several upperclassmen to work as mentors during this program. In addition to being available to tutor the freshmen in any given subject, the mentors are in charge of organizing and conducting a different social event every single night as well as the weekends. I absolutely LOVED working as an FA mentor last summer. I also really enjoyed working as a Peer Mentor the year before. Peer Mentors serve basically the same purpose as FA Mentors, but on a slightly smaller scale. Every incoming freshmen is required to take a class called "connections," which essentially serves as an "intro to college" course. If you attend FA, you take connections then. If you don't, you'll take connections during your very first fall semester on campus. Peer Mentors are upperclassmen who sit in on connections during the fall semester and are there to offer a student perspective on anything the teachers discuss in class. I love getting to act as a role model for others, so working as a mentor was one of the best experiences of my life!

I guess the moral of the story is simple: you don't have to be a poor college student! Obviously, there are many different opportunities to work on campus. The types of jobs available are as varied as the students that attend this university. No matter what your interests are, you will be able to find something that is right for you!


Gaining an Advantage at the Woods

How did you spend your summer?  Were you stationed by a pool, beach, or swim dock?  Did you travel and go on all new adventures?  Did you slave countless hours for minimum wage or did you earn credit at an internship?  Whatever you did, I’m not sure it could compare to how I spent my summer at William Woods University’s Freshman Advantage!

basic design fa

FA students Alexis Binkley and Lori Nichols holding up their finished t-shirt projects in Basic Design!

When classes let out and the residence halls closed in May, I packed up my belongings and said tough goodbyes to my friends and my home-away-from-home, WWU.  All of my friends and classmates would linger after their finals just to take in as much of the Woods that they could until next fall.  Although I was sad to go back home, I knew Freshman Advantage was in less than a month and I would have the opportunity to return to campus for a month of fun, friends, and soon to be family!

fa zach

During an event, the FA students helped make a banner! Here is Zachary Likens laying down his hand print.

What is Freshman Advantage?  Freshman Advantage, often shortened to FA, is a kick start program for graduated high school seniors that plan on attending William Woods University.  The program gives students real insight into what college is really like!  For starters, students at FA take seven hours of class in three weeks and live in the residence halls.  It’s a great opportunity to meet some of your future classmates as well!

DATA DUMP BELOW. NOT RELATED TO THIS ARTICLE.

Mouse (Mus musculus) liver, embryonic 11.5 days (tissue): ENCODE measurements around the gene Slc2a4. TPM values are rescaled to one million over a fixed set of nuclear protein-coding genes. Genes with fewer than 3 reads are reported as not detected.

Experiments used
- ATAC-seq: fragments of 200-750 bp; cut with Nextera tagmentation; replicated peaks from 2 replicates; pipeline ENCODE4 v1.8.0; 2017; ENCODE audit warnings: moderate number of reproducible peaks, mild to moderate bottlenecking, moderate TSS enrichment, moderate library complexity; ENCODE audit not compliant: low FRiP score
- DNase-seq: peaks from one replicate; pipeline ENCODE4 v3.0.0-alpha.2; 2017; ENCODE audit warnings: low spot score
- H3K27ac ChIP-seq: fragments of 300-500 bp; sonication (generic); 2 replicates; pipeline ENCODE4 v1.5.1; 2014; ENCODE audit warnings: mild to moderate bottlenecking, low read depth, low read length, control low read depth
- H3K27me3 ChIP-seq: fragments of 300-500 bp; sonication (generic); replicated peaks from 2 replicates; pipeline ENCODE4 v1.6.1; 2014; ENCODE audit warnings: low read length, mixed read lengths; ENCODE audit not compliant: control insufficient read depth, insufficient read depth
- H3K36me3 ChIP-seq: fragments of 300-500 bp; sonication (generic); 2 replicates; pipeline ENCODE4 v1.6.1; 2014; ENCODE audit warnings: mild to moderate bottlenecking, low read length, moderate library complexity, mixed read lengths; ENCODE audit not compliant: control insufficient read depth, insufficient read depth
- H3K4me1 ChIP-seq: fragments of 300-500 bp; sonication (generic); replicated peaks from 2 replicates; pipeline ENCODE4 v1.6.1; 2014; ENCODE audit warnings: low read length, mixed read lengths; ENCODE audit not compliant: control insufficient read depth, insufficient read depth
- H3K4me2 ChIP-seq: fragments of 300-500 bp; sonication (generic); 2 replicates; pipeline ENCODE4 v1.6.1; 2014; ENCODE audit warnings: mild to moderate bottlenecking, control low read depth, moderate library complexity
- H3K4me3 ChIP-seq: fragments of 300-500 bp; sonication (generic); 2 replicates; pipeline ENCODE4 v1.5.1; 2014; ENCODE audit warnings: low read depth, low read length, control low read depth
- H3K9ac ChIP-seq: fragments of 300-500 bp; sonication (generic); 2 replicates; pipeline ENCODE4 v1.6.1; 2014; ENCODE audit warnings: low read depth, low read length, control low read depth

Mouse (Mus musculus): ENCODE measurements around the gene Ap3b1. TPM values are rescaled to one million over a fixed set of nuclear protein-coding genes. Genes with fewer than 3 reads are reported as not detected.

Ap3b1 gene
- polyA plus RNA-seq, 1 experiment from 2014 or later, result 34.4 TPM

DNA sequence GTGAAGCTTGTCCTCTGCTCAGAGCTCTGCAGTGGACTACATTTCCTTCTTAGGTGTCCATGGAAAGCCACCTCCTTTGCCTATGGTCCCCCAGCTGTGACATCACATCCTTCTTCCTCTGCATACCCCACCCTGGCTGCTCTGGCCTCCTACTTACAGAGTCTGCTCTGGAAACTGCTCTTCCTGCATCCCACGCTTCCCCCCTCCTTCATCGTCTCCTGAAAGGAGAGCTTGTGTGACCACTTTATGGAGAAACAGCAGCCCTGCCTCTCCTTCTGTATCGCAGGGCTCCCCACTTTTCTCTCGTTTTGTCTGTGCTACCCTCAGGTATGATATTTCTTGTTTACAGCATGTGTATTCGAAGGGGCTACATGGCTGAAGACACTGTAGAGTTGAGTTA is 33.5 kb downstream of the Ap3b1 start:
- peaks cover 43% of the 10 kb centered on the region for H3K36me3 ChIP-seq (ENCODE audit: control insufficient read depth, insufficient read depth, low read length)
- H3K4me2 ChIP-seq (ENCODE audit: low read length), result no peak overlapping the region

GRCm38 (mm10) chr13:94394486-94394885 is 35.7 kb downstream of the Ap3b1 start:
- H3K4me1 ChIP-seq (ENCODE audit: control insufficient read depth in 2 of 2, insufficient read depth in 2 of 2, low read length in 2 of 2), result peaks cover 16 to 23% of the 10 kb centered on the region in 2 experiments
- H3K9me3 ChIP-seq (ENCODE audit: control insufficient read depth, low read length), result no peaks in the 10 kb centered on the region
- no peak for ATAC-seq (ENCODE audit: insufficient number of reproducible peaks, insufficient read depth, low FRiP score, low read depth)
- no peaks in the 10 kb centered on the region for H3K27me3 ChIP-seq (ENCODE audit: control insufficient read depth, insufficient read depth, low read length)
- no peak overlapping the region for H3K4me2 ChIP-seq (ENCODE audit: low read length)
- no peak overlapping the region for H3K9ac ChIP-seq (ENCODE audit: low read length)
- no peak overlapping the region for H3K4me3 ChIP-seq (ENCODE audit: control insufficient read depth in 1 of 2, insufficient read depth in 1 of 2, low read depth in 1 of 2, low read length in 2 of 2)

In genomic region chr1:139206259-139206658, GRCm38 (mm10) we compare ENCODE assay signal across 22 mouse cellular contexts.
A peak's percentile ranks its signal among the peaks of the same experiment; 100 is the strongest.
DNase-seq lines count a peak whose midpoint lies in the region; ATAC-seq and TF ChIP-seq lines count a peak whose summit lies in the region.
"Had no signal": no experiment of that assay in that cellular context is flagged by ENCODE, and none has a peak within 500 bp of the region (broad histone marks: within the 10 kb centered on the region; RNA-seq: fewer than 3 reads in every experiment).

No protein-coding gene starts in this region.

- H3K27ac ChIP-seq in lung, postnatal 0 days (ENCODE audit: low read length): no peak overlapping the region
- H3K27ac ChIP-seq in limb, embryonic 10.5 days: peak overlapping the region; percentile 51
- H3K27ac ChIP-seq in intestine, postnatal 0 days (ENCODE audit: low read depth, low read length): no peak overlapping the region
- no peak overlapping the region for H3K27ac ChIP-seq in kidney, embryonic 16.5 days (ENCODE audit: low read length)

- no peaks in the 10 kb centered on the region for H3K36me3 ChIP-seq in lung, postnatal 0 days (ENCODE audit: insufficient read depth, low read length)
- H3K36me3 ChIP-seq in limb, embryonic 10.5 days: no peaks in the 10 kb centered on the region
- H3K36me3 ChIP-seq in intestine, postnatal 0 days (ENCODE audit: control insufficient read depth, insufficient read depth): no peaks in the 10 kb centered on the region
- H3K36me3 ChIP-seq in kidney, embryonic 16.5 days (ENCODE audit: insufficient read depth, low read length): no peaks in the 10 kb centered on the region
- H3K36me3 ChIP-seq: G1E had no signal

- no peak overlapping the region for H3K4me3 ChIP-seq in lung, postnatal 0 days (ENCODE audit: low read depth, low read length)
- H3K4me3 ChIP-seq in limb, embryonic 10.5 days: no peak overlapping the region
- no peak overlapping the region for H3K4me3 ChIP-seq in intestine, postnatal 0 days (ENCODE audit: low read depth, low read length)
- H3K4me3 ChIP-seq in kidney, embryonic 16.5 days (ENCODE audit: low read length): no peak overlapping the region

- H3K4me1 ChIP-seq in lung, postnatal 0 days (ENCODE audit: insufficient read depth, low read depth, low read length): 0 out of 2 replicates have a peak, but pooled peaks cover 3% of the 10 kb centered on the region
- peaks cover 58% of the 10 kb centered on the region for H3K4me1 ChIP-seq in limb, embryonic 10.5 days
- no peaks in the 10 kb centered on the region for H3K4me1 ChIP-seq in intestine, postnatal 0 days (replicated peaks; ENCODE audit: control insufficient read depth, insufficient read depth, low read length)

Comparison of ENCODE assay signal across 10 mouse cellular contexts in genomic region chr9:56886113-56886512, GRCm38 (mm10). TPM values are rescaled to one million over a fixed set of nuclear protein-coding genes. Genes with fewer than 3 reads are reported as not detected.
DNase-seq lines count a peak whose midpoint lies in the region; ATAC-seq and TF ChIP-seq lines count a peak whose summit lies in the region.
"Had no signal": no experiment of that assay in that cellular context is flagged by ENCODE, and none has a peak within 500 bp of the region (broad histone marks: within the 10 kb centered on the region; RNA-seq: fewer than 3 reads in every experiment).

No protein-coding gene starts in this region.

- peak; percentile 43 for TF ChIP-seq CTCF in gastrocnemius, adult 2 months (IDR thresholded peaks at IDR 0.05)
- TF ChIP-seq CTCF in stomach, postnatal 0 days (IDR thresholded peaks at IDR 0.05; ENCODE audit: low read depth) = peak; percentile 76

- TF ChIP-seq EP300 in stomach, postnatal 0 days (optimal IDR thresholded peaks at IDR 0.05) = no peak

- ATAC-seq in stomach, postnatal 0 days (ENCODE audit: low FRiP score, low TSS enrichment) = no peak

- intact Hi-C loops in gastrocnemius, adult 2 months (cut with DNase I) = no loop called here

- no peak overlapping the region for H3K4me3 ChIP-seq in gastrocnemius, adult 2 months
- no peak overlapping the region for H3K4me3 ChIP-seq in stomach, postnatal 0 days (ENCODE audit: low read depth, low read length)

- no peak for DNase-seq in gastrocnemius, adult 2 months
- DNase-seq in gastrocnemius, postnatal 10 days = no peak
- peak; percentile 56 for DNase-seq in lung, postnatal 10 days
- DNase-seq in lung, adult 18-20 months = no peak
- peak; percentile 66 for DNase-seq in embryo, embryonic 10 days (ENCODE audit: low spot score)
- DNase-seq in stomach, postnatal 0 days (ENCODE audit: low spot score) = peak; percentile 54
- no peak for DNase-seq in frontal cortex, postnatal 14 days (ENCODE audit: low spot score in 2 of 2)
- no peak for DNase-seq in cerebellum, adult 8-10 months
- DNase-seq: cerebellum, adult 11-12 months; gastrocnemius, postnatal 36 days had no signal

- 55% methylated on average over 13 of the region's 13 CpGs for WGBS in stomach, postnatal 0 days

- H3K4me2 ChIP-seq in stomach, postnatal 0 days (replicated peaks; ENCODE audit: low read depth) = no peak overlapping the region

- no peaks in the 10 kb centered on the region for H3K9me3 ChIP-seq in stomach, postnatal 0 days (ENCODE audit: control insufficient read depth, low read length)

My job at FA was to be a mentor and leader for the freshman students.  I was there to tutor students in their classes, coordinate events and activities for the night, and be a friend and a guide.  There was a fun activity planned for every week night.  These ranged from a wiffleball tournament, to tie-dying t-shirts, to sand volleyball.  The events were especially important because we got to learn more about the students and also bond as a group.  On the weekends, we went off campus for activities like the St. Louis Zoo, the City Museum and Six Flags. I’ve lived in Missouri my whole life, but I had never visited these places before, so it was a lot of fun to experience St. Louis!

One of my favorite memories as a mentor was on the day of Costume Dodgeball, and all of the mentors got decked out in American flag gear.  We had about an hour of down time and decided we didn't want our costumes to go to waste!  What better way to show off your patriotic pride than standing outside and cheering for the USA?  We made signs that said "Honk if you love America" and stood on the sidewalks for passing cars.  It was so fun to see the looks on the drivers' faces when they saw us!  There was so much honking and waving!  I bet the mentees were embarrassed for us, but we really enjoyed singing and dancing and cheering.  By the time we went for dodgeball, I was so worn out from jumping around that I could hardly even play!

I loved the activities we participated in, but my favorite part of Freshman Advantage, by far, was watching the students grow.  As mentors, we got the chance to observe study habits, social interactions and each student’s interests throughout the month.  Some students came in very shy and left as confident leaders!  Some students came to WWU very uninterested but left as the most involved ones of the group!  Students walked away from FA with the study skills, and true advantage of living as an independent college student.   It was so rewarding to see what FA could actually do.  When I see my mentees across campus now, I cannot help but smile because I am so proud of all their accomplishments!

USA mentors

My mentor family! I had such a great time getting to know this staff! We dressed up in patriotic gear for Costume Dodgeball, and had so much fun playing with the students.

Overall, the only thing I regret about Freshman Advantage is NOT going as a freshman!   So for my closing comments, I would like to invite and encourage incoming freshmen to go out of your comfort zone and sign up for FA.  It was so much fun being a mentor, so I cannot imagine how life changing it could be as a freshman.  If you’d like more information about the program, check out it out at

Have a great day, and I hope to see you June 2014!